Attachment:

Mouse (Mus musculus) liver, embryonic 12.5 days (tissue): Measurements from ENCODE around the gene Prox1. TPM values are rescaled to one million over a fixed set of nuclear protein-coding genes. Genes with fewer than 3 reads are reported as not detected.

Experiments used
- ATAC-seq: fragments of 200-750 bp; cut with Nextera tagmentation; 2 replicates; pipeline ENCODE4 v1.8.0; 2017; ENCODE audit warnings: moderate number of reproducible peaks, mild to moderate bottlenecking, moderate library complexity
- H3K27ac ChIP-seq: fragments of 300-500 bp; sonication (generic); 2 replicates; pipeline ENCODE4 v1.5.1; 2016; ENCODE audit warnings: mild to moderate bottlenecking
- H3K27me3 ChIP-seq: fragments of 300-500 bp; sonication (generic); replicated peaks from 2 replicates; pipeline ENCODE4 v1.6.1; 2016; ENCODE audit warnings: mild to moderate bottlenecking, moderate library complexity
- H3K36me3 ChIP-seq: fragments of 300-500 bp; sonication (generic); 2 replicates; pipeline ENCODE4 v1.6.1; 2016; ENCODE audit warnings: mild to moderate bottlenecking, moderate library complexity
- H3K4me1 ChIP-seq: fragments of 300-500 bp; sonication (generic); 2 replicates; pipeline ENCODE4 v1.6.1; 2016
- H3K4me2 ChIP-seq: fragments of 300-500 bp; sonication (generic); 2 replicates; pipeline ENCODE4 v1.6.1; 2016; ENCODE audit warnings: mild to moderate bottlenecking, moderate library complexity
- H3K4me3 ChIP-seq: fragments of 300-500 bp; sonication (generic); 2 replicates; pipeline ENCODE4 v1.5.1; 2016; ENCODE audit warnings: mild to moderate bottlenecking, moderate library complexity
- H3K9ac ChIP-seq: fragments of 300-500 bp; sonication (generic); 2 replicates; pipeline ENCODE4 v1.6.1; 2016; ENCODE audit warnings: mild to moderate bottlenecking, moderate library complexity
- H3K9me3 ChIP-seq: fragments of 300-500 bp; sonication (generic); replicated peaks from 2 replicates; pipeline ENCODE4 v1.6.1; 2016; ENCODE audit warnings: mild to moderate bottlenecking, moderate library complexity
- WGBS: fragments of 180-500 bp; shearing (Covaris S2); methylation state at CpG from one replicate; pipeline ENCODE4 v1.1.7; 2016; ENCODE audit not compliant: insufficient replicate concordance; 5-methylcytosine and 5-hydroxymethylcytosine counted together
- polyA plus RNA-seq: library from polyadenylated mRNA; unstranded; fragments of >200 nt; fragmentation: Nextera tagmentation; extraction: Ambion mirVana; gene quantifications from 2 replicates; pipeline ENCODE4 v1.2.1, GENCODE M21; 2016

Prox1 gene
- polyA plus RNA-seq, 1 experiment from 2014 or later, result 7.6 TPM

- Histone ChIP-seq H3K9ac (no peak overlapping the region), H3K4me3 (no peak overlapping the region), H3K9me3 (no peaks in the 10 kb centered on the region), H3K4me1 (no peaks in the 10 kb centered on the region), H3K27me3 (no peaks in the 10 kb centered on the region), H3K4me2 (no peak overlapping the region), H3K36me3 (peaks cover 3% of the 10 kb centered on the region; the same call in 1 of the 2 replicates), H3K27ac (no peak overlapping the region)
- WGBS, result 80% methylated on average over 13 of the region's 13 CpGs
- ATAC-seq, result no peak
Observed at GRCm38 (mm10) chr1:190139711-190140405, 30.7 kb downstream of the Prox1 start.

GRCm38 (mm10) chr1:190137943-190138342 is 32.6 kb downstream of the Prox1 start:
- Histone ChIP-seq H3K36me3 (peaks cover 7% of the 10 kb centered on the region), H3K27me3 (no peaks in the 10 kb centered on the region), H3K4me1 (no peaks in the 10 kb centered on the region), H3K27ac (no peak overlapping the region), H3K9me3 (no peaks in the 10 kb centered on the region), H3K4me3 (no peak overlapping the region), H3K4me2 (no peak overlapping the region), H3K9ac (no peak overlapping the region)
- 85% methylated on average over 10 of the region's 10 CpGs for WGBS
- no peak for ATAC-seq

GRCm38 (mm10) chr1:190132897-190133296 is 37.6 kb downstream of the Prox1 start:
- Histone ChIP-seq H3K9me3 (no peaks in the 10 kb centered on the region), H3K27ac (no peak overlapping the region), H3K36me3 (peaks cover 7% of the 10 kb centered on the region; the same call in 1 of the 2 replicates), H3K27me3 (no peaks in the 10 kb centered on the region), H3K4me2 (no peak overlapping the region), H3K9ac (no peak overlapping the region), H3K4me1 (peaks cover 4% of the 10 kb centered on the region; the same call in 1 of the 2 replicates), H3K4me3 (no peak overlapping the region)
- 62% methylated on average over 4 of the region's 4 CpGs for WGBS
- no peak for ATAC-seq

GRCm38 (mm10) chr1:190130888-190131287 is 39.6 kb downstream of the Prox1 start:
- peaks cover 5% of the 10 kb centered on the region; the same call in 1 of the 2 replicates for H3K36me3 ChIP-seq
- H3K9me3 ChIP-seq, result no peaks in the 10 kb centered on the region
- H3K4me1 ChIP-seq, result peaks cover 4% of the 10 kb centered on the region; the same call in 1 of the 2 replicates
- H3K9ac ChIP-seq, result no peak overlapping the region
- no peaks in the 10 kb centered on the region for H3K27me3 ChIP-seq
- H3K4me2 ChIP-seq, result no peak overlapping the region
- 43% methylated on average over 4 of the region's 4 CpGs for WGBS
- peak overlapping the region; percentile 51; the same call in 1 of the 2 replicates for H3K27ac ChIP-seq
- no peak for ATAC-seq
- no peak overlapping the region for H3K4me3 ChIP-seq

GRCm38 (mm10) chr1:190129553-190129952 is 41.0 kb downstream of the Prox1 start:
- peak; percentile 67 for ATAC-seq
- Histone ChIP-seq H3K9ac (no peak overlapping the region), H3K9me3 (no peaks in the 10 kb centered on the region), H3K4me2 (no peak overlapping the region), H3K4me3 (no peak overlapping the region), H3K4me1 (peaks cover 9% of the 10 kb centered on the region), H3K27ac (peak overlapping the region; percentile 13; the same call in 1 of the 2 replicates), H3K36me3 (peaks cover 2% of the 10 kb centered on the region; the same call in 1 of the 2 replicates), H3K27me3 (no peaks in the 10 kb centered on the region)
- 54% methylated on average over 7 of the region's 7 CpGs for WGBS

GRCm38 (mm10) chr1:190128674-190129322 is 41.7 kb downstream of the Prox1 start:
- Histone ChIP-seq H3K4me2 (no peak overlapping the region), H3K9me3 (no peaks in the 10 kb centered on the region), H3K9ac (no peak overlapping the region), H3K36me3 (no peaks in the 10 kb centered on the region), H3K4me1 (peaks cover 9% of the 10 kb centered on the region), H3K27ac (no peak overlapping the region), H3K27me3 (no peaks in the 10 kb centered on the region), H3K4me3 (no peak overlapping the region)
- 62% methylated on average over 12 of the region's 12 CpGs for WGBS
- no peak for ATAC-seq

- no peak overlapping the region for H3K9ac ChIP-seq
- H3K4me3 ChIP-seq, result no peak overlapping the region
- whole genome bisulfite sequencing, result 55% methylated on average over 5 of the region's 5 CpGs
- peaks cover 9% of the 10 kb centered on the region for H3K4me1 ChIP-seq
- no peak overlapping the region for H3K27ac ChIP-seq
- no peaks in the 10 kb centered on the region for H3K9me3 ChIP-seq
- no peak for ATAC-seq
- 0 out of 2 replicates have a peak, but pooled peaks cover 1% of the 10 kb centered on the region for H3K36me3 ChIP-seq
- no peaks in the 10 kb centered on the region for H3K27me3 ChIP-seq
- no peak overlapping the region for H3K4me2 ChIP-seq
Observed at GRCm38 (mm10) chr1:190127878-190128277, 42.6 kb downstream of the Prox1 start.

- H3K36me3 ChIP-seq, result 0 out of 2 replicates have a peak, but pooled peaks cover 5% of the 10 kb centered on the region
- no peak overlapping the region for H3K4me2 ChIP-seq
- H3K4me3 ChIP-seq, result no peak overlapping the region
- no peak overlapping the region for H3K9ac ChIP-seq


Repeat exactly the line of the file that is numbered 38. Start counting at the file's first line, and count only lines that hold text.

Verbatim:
- no peak overlapping the region for H3K4me3 ChIP-seq